The US Attorney General announced yesterday a “takedown” of 243 defendants over the last three days, representing the largest health care fraud enforcement effort in the Medicare Fraud Strike Force’s eight-year history and the largest criminal health care fraud action in the history of the Justice Department.

According to the Justice Department, the defendants’ alleged criminal conduct implicates approximately $712 million falsely billed to Medicare. The Attorney General explained that the defendants are alleged to have “billed for equipment that wasn’t provided, for care that wasn’t needed, and for services that weren’t rendered.” The defendants include doctors, patient recruiters, home health care providers, and pharmacy owners. Approximately one-fifth of the defendants are alleged to have defrauded the Medicare Part D prescription drug program.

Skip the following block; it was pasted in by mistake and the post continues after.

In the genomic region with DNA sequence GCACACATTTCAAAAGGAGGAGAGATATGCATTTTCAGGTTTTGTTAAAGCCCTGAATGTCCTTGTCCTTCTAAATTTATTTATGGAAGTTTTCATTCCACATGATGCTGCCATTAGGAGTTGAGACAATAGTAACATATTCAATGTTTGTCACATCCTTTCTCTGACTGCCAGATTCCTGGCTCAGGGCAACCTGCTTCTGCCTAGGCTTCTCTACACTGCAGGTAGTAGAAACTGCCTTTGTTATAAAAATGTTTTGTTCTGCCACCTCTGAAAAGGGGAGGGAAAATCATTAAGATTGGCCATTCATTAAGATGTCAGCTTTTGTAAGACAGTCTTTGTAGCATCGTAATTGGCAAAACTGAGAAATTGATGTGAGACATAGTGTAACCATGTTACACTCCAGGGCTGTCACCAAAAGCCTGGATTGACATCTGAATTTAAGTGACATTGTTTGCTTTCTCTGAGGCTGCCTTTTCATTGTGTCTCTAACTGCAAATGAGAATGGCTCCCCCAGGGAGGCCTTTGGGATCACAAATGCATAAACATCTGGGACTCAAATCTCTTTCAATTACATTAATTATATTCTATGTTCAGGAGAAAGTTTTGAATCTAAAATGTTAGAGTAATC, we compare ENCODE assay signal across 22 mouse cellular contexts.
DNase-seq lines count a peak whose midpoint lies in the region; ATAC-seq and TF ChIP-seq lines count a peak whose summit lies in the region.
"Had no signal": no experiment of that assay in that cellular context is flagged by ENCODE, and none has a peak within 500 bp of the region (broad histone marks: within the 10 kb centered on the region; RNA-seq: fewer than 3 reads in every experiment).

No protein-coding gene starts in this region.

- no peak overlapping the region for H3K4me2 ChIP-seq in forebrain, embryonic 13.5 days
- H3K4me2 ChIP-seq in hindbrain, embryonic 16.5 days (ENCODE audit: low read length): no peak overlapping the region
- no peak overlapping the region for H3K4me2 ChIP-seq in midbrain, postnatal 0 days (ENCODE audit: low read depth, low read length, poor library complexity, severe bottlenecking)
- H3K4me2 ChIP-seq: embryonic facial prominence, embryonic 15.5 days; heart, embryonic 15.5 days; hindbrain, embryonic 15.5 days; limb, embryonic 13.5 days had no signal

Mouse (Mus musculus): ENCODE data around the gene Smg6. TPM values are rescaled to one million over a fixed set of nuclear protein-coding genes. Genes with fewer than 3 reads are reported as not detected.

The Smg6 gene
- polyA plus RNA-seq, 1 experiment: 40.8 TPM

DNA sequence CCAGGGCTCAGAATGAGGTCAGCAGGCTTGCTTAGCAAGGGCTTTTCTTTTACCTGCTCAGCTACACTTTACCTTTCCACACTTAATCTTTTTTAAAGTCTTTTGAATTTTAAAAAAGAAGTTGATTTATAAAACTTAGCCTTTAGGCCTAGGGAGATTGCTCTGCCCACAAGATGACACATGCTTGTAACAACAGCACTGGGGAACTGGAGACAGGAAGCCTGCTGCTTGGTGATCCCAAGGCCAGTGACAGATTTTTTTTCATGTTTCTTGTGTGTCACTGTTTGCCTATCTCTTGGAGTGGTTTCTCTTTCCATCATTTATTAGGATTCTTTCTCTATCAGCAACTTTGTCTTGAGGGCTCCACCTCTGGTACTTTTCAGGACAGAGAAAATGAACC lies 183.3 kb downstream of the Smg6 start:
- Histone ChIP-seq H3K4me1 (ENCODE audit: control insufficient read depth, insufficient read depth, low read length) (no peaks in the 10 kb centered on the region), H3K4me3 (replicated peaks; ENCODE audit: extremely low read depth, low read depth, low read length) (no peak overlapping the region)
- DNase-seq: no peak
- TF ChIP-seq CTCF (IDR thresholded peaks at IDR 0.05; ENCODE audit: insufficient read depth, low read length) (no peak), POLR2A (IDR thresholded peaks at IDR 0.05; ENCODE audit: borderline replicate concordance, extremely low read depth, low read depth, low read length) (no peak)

Yesterday’s announcement involved enforcement actions over a three-day period spanning 17 federal districts across the country. Seventy-three of the defendants were charged in Miami with submitting $263 million in false billings. Other locations in which indictments were filed include Houston, McAllen, and Dallas, Texas; Los Angeles, CA; Detroit, MI; Tampa, FL; Brooklyn, NY; and New Orleans, LA.

The Medicare Fraud Strike Force is a joint initiative of the Justice Department and the Department of Health and Human Services, and comprises federal, state, and local law enforcement officials. During its eight-year history, the Strike Force is credited with filing charges against more than 2,300 individuals with fraud involving more than $7 billion in Medicare losses. Meanwhile, the Justice Department has recovered $15.3 billion over the last six years through False Claims Act cases involving fraudulent billing of federal health care programs. The Justice Department claims that it recovers an average of nearly $8 for every $1 it spends on enforcement.

The Justice Department’s press release is available here, and the Attorney General’s remarks are available here.